There is an exciting new frontier of research being conducted involving intestinal bacteria. Finally the scientific community has accepted what nutritionists have been saying for years… that the microflora in the gut is critical to good health.
We host about 400 -500 species of microorganisms in the gut of which only 80 species have been identified. There is so much to investigate: the different strains and their appearance, structure, function and behavior.
With new emerging technologies such as Multilocus Sequence Analysis, DNA Typing using PCR, Pulsed Field Gel Electrophoresis, and others with even more complicated names, researchers can actually identify the different strains, tag them, study what they do, what chemicals they secrete and how they affect the microbiome and ultimately how they affect human health.
Furthermore, once they are identified and their behavior is studied they may be used as therapeutic interventions which are targeted to very specific conditions. This is HUGE!
For example, there is currently a probiotic product which started out as an over the counter probiotic supplement. The manufacturers have supplied it to researchers and now it is available as a prescription at double the strength. By prescription it is used for the specific conditions of ulcerative colitis, and those with an ileal pouch. This product is an extremely high dose of 8 strains of bacteria which have been studied for these specific conditions and found to be ameliorative. This combination of friendly bacteria show a great deal of promise for use in the above two conditions.
There is also research associating specific gut bacteria with obesity and diet. There is so much to study when it comes to gut bacteria!
Many of the microbiota are friendly and these make lactic acid. The same lactic acid that we get when we ferment foods. Yogurt and kefir are good examples of the end product of lactic acid fermentation. Traditionally made sauerkraut and other fermented vegetables also provide plenty of friendly lactic acid bacteria. There are many foods that lend themselves to fermentation, and are part of the traditional, real food movement. Eating probiotic rich foods is an excellent way to nurture the growth of beneficial bacteria in the gut.
Before refrigeration was invented fermentation was the method used to preserve food. Humans reaped the benefits of this method by eating these foods and hosting the good bacteria. What do these beneficial bacteria do for us?
Gut bacteria have a big job:
1- Beneficial bacteria provide enzymes which aid in digestion.
2- Beneficial bacteria provide a protective barrier along the entire length of the digestive tract much like a thick layer of turf protecting top soil.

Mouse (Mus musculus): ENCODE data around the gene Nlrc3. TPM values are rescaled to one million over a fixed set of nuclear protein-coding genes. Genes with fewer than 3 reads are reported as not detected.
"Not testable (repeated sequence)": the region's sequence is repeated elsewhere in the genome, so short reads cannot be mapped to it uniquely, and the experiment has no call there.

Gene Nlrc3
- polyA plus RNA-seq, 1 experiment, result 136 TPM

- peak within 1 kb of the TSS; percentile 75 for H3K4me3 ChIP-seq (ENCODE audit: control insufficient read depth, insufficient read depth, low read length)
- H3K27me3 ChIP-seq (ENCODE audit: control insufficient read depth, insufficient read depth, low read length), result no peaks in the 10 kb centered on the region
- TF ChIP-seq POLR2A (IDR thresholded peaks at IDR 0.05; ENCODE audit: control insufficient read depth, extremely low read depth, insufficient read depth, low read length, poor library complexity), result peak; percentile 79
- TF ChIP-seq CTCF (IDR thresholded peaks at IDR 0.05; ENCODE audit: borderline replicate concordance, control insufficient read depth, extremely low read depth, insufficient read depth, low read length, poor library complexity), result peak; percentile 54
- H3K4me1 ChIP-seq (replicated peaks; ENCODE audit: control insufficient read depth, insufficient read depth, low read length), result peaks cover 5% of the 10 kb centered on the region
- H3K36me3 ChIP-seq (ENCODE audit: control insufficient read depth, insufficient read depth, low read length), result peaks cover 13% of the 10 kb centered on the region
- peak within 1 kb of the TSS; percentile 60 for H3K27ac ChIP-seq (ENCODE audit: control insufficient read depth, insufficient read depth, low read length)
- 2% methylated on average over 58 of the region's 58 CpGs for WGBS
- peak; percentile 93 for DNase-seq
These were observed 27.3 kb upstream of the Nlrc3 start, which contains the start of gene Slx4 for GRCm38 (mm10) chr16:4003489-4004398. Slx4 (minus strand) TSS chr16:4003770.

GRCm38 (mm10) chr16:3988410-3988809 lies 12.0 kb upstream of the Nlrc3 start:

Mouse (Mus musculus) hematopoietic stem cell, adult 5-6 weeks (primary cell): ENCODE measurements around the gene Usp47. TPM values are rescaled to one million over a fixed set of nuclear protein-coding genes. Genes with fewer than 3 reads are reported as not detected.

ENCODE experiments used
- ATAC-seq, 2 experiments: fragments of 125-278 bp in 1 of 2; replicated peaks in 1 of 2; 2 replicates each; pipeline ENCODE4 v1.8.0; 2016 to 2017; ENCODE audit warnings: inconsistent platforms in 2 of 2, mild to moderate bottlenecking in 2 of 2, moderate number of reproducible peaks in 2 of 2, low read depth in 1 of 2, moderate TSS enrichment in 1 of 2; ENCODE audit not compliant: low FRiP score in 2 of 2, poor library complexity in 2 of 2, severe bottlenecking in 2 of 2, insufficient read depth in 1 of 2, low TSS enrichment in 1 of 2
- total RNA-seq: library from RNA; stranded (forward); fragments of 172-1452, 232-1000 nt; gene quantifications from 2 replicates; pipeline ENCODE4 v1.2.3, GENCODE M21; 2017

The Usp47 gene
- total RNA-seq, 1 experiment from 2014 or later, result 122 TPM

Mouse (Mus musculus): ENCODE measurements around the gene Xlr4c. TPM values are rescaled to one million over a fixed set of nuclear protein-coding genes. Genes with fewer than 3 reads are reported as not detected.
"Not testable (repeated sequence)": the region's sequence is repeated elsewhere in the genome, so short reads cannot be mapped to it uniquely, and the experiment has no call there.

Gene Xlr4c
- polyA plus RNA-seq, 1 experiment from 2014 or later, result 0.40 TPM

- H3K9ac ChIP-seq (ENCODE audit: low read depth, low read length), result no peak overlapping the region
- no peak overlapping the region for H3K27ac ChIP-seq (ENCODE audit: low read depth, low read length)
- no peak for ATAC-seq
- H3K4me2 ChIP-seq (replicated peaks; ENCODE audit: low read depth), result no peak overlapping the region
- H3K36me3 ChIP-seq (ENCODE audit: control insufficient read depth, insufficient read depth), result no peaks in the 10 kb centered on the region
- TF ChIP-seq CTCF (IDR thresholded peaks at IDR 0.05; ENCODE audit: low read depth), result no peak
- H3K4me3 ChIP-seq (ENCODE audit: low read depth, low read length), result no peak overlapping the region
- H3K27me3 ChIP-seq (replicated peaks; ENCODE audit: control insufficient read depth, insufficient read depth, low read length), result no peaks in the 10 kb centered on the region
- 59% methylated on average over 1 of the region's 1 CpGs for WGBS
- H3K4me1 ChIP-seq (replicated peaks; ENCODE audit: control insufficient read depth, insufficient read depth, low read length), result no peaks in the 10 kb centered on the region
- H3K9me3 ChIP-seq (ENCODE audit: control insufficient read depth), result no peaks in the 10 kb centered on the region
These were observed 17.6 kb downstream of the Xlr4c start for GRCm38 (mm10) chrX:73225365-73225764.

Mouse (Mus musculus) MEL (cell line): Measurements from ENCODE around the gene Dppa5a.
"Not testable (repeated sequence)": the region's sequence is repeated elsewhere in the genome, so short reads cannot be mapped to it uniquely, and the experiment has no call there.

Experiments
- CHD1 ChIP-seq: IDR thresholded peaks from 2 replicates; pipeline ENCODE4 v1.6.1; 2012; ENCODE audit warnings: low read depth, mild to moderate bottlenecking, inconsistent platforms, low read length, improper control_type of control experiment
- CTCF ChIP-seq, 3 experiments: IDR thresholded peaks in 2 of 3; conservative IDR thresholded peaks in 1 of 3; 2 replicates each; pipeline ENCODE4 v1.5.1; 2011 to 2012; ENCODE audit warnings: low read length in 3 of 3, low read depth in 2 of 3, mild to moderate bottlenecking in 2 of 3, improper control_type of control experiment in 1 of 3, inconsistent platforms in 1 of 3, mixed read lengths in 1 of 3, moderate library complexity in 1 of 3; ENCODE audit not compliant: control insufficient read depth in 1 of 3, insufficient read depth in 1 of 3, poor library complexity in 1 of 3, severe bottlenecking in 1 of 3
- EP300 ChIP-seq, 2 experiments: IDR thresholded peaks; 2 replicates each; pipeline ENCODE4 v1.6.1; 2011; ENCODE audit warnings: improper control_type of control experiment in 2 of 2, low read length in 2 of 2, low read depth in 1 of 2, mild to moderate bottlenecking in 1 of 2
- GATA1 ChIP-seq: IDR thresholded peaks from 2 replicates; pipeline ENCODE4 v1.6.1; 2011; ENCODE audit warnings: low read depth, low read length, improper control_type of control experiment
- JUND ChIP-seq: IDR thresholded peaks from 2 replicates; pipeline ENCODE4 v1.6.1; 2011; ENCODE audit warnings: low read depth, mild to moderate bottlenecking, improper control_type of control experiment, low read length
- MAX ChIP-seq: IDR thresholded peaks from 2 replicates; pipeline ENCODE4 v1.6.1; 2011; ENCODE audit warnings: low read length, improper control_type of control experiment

3- Beneficial bacteria provide antibiotic and antiviral substances for protection. Lactic acid bacteria enhance GI and systemic immunity in humans by:
4- Lactic acid bacteria produce SCFA (short chain fatty acids) such as butyric acid and proprionic acid. Importantly, these organic acids lower the ph in the GI tract, making it more acidic which reduces the growth of pathogenic bacteria.
5- Beneficial bacteria nourish the enterocytes (cells of the lining the digestive tract) and are the primary source of energy for these cells. It is estimated that the gut cells receive 60-70% of their energy from bacterial activity.
In our modern times we live in a sterile environment with greatly reduced exposures to microorganisms. We have become deficient in these friendly microbes. This creates an imbalance in the microbiome between the friendly and the pathogenic flora. We also engage in many activities that reduce the numbers of gut flora. That is a huge topic and will be another post.
The very first bacterial exposure comes during birth. The infant picks up the microbiota of the mother during it’s journey through the birth canal. Breast fed babies also get the mothers microbiota. Babies born through C-section and babies fed formula pick up the bacteria of their primary care giver.
There is plenty of research indicating that infants who are breast fed, thus hosting more beneficial bacteria than non breast fed babies, have fewer infections of incidences of ear infections and respiratory infections. Studies show that infants prone to respiratory infections also fare much better when fed a fermented formula (one that has naturally occurring beneficial bacteria).
Specific strains of bacteria have been found to help prevent nosocomial gastrointestinal and respiratory infections in pediatric wards. Specific strains of bacteria were found to significantly improve asthma and allergic rhinitis in school children.
The gut bacteria also affect brain chemistry and mood. Altered gut bacteria are present in children with autism and present in conditions of depression and anxiety. That is another huge topic and will be a separate article.
Clearly, it is very important to nurture and protect the gut bacteria. They are our friends! What are you doing to enhance your beneficial gut bacteria? Please leave a comment and let me know!
Where to purchase fermented foods.
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